Lukáš Slavický was born in Prague, Czech Republic. At the age of six, he started his ballet training at the School of the National Theatre in Prague. In 1991, he entered The Dance Conservatory in Prague where he finished his studies in 1999. His main teachers were Jaroslav Slavicky, Pavel Zdichynec, Aneta Voleska, and Alena Drapalikova. In the course of his studies, he performed big roles from the classical repertoire such as Nutcracker, the Prince in Sleeping Beauty, and Colas in La Fille mal Gardee. In 1998, he was a guest with the National Theatre in Brno, Czech Republic as Basilio in Don Quijote. His repertoire included classical Pas de Deux from Le Corsaire, Don Quijote and Grand Pas Classique, as well as solo parts in Cadets Ball and Polovetsian Dances. He was also created on by contemporary choreographers Petr Zuska, Robert Balogh, and Alena Drapalikova. In 1997, he won Grand Prix at the International Ballet Competition in Vienna and received First Prize at the National Competition for the Czech and Slovak Republics. In 1998 he was a finalist in Prix de Lausanne and was awarded Third Prize at the International Ballet Competition in Budapest. In 1999, he took part at the International Ballet Competition in Nagoya, Japan where he was also awarded Third Prize. In 1996, 1997, and 1998, he attended the Summer Academy in Cologne, Germany where he worked with B. Keil, V. Klos, and Andrzej Ziemski.
In 1999, he became a member of the Bavarian State Ballet in Munich, Germany. His first appearance was in pas de six in Giselle. In 2000 he performed the role of Romeo in Cranko’s Romeo and Juliet. He then performed roles like the Prince in A Cinderella Story by J.Neumeier and Jeane de Brienne in Raymonda by R. Barra. In 2002, Lukas was promoted to soloist and also danced in ballets from G. Balanchine, M. Ek, J. Kylian, L. Childs and J. Neumeier.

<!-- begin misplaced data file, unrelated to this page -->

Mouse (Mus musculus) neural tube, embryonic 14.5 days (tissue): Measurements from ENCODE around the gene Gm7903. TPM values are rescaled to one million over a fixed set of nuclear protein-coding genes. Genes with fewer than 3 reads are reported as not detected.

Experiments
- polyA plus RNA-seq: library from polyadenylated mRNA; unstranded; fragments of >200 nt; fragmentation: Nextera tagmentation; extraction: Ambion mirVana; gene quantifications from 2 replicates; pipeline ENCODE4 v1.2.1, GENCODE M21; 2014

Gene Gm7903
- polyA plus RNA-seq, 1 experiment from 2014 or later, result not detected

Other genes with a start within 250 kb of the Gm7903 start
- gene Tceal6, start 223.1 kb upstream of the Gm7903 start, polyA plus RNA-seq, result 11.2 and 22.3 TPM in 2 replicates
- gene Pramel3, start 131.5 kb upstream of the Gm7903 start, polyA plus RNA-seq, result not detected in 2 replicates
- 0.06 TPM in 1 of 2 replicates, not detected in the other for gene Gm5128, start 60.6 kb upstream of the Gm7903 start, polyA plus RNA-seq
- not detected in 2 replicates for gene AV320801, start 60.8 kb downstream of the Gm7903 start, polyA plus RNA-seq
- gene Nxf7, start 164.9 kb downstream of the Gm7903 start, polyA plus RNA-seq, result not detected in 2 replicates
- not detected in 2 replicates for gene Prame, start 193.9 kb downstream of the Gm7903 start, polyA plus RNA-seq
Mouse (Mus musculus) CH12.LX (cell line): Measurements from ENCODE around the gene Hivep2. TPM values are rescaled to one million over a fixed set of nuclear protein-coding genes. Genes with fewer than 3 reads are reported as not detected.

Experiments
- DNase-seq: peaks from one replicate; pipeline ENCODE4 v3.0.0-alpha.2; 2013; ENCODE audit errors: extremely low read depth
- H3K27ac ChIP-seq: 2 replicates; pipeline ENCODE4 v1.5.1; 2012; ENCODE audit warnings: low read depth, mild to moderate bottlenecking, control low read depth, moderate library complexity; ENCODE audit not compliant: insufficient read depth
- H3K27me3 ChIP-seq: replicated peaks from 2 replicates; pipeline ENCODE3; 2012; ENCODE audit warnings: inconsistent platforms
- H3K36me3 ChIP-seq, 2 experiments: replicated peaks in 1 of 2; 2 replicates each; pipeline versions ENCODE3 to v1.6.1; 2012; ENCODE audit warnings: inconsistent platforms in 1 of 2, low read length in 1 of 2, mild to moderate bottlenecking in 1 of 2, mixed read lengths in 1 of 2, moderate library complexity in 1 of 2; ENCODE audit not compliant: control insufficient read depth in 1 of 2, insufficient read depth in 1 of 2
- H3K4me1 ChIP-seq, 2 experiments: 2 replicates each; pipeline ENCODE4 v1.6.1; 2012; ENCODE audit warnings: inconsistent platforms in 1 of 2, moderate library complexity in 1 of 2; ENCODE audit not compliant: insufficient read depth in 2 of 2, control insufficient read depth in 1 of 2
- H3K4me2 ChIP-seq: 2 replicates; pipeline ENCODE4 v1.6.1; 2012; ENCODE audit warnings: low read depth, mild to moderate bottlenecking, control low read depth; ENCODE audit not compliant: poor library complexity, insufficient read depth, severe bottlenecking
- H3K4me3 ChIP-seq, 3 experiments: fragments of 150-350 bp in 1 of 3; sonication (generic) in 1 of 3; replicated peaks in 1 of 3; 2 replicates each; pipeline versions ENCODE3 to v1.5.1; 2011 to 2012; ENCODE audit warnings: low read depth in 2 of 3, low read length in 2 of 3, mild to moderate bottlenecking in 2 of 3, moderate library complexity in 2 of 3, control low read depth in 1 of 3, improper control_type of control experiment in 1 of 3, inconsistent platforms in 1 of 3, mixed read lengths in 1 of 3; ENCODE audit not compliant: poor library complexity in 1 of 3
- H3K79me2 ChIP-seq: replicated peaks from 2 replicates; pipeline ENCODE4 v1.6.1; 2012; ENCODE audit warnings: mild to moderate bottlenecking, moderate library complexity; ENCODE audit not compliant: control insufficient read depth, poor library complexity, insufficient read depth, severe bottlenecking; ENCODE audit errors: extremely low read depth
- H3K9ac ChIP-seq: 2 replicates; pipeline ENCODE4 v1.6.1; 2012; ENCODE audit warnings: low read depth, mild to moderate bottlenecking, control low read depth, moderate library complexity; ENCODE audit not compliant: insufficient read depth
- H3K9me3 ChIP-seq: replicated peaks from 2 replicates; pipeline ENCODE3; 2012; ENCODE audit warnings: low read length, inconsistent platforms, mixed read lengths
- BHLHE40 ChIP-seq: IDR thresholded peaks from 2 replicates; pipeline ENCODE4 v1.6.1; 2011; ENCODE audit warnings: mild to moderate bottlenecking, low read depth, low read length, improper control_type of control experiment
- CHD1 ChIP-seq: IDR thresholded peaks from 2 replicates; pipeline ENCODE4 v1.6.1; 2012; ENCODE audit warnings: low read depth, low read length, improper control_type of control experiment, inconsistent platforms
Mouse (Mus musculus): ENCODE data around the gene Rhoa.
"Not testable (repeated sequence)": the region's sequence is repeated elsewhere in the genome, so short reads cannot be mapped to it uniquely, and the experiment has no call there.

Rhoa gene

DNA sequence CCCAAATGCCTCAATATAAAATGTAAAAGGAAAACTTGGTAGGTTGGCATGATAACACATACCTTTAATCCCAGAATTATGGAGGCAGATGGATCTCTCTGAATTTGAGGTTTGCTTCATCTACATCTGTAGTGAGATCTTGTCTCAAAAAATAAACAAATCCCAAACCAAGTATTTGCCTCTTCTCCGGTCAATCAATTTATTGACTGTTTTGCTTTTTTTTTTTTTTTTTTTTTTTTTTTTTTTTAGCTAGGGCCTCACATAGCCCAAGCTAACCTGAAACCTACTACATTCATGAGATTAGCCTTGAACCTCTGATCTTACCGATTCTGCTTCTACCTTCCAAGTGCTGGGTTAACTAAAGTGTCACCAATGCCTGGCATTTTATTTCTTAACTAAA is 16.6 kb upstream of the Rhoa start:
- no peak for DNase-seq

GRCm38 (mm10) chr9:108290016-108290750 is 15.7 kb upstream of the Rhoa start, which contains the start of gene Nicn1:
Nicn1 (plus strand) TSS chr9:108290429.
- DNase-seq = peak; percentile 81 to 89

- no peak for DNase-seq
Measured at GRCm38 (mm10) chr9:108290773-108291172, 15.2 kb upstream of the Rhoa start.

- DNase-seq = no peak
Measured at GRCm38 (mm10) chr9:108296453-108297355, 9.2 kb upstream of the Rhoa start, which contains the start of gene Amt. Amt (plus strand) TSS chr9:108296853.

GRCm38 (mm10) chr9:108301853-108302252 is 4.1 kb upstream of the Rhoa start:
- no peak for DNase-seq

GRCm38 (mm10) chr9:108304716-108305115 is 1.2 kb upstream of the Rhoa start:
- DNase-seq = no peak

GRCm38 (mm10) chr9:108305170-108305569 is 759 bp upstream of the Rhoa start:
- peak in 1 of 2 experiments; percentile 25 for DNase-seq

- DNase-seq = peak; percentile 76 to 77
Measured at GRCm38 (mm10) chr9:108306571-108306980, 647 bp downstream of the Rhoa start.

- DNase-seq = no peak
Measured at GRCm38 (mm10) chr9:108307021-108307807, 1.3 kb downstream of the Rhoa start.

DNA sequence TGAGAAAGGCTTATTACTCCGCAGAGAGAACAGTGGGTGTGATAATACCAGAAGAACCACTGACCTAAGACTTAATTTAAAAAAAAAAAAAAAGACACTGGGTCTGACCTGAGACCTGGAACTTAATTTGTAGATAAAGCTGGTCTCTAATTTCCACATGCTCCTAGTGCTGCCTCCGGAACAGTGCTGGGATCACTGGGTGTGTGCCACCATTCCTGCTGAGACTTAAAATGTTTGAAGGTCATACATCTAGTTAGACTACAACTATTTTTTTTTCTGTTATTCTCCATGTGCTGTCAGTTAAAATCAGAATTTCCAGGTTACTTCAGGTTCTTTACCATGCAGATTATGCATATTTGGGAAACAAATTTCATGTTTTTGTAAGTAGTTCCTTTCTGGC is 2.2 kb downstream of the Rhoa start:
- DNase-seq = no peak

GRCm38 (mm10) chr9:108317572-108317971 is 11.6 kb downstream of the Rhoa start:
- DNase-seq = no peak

In 2003, Lukáš Slavický was nominated for the Prix Benois de la Danse for the role of Jeane de Brienne in Raymonda (R. Barra) and received this prize on April 29, 2003 at the Bolshoi Theatre in Moscow. In May 2003 he was promoted to First Soloist after a performance of Swan Lake in Munich.
Lukáš has also appeared in a few gala performances. In 1997, 1998, 1999, he danced in Ludwigsburg and Essen, Germany, in Riga, Lithuania as well as in Budapest and Vienna. In 1999 he was a guest with Jeune Ballet de France and he danced in a benefit gala for UNESCO in the Kremlin Palace in Moscow. In 1999, Czech Television (CT) made a twenty-minute documentary about him. In 2001, Lukáš danced at a gala celebrating the 55th Anniversary of the Prague Dance Conservatory.
Currently he is the artistic director of South Bohemia Ballet Company.
This interview was published in the Czech original on 6 September 2020.
Translated by Kristina Soukupová.
DIS PLA Y předpremiéra
Jitka Čechová, Tereza Lenerová
Plzeň, Moving Station